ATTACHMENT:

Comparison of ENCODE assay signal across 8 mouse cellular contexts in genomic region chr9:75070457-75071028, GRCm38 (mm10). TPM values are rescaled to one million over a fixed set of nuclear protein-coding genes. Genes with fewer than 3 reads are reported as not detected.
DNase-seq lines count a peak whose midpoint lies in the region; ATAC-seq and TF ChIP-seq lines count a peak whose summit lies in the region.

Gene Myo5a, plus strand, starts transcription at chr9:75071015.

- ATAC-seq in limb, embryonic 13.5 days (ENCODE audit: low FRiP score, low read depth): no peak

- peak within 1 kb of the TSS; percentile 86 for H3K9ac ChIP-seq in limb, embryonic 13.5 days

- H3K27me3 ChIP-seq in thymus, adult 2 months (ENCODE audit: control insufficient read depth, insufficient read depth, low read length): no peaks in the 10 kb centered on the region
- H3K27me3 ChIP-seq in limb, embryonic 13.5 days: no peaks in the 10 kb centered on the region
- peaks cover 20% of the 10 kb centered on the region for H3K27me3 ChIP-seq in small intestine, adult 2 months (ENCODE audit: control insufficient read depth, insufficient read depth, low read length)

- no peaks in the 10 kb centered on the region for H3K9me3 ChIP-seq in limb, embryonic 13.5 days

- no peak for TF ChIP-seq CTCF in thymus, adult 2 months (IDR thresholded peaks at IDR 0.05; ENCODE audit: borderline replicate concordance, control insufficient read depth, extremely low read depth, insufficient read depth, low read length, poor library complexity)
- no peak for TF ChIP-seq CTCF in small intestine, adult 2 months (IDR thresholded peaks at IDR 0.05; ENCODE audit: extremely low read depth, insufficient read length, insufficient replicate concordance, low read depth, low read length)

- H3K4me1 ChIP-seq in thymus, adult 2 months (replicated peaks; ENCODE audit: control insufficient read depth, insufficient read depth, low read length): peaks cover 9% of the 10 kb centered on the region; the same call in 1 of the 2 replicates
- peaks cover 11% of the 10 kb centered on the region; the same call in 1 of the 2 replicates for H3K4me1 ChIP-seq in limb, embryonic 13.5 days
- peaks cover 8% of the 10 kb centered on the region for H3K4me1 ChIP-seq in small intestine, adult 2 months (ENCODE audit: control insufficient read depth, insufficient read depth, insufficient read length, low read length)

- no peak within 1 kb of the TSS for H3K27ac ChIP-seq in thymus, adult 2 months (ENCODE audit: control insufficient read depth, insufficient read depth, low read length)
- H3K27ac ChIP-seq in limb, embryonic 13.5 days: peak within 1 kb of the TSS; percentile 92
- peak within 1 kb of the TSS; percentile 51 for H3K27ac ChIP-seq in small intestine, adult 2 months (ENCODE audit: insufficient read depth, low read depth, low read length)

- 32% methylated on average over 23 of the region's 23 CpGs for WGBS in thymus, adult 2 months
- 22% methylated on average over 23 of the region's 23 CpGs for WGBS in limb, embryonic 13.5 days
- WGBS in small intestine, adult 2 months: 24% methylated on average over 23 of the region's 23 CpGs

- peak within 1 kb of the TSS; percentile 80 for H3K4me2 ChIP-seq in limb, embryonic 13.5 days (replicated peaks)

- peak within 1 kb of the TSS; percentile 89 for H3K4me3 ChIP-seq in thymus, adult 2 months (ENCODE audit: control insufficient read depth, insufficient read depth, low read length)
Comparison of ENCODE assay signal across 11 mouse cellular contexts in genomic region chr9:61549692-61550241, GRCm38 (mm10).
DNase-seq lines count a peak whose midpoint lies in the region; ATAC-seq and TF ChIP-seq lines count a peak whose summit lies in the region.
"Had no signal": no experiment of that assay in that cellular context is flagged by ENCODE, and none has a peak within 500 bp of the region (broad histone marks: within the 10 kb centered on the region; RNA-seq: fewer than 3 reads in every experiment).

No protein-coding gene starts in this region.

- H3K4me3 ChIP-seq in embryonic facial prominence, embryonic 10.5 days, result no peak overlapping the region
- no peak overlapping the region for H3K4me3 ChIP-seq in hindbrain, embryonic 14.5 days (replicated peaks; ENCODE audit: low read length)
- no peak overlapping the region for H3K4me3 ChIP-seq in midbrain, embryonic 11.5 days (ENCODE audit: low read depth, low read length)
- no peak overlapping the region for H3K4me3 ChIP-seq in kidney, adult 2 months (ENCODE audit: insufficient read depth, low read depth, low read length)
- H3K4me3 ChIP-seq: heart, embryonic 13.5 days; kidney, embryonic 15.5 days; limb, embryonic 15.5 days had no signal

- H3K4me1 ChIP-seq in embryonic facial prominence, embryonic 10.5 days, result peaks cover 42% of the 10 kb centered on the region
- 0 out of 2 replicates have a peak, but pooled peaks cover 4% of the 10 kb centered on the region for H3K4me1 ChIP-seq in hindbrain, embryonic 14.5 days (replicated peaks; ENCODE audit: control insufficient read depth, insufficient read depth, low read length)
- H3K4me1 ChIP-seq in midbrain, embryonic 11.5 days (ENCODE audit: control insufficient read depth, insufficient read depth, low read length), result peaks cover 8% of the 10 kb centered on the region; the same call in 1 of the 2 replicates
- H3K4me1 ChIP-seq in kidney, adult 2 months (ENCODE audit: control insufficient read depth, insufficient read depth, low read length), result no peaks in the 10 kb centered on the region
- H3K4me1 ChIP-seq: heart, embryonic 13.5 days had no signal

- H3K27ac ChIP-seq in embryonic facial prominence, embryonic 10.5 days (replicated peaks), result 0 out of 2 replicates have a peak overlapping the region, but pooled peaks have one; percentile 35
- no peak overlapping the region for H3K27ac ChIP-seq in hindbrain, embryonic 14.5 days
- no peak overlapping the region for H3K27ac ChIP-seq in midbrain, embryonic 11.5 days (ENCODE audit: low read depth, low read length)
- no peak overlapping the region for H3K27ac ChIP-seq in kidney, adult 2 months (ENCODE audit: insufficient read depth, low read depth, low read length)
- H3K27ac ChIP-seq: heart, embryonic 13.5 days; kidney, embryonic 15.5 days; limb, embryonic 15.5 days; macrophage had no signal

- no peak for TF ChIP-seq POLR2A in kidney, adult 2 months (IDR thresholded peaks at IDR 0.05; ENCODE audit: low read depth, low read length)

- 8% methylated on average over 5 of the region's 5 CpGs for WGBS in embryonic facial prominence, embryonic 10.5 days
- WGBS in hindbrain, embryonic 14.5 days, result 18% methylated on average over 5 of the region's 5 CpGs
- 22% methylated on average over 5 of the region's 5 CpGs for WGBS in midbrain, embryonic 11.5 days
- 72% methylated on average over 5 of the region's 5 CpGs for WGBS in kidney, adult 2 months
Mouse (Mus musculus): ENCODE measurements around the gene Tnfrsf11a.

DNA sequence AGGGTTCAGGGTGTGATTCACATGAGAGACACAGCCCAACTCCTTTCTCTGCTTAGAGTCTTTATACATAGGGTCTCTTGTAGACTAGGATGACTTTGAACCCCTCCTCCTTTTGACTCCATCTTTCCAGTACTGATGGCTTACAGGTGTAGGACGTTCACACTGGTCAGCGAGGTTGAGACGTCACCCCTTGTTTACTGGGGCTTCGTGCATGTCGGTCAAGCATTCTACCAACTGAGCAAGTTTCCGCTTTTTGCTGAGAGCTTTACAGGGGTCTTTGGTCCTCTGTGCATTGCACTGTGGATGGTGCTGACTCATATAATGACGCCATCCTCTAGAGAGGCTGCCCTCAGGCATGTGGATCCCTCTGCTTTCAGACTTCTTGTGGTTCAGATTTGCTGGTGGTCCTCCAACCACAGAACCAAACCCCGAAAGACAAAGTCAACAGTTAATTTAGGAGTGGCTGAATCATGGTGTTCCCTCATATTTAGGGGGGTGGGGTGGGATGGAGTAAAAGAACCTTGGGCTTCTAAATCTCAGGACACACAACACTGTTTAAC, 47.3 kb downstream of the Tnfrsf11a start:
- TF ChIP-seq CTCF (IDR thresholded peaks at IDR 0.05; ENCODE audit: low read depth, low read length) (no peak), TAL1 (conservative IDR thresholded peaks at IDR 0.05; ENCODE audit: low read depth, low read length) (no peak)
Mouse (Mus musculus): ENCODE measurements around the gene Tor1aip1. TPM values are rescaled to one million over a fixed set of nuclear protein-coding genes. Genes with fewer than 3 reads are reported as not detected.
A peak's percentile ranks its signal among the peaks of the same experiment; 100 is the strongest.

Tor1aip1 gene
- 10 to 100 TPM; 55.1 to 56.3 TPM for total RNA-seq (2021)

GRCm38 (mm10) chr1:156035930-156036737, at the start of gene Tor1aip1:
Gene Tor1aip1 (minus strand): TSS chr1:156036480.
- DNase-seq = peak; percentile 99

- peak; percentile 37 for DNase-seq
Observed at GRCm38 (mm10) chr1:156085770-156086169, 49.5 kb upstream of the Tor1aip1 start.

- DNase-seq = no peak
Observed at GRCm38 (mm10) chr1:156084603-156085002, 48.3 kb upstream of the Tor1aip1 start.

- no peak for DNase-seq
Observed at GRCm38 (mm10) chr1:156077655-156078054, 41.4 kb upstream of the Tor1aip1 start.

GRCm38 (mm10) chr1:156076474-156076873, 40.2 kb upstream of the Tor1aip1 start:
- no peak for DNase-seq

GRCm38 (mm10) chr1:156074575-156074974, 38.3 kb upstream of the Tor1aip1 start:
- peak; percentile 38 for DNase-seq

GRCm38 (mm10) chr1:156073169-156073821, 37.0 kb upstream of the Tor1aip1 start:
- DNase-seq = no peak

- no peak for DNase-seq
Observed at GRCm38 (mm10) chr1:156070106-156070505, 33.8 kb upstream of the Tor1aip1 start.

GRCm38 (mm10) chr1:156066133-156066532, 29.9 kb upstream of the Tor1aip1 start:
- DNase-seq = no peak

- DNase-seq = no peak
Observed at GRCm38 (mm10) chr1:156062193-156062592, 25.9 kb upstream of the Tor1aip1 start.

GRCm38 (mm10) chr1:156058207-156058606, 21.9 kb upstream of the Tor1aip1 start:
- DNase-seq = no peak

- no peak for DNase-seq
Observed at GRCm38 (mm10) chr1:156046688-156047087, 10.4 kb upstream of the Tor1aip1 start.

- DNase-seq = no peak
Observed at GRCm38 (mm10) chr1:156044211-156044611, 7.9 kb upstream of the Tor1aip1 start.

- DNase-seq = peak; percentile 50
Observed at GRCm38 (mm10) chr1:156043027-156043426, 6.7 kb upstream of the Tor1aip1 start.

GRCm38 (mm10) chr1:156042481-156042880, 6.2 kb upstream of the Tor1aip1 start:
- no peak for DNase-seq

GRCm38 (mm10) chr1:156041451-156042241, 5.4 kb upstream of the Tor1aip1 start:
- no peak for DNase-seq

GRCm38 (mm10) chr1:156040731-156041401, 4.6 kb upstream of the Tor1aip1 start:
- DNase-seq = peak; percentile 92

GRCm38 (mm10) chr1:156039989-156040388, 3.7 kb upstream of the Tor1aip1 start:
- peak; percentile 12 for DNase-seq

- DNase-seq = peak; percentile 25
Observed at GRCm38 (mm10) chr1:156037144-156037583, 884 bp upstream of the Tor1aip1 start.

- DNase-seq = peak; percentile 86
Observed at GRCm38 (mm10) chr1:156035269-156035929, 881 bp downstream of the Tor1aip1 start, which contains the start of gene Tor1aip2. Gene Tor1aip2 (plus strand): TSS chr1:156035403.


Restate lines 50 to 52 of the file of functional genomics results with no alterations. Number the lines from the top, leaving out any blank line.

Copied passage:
Mouse (Mus musculus): ENCODE measurements around the gene Tor1aip1. TPM values are rescaled to one million over a fixed set of nuclear protein-coding genes. Genes with fewer than 3 reads are reported as not detected.
A peak's percentile ranks its signal among the peaks of the same experiment; 100 is the strongest.

Tor1aip1 gene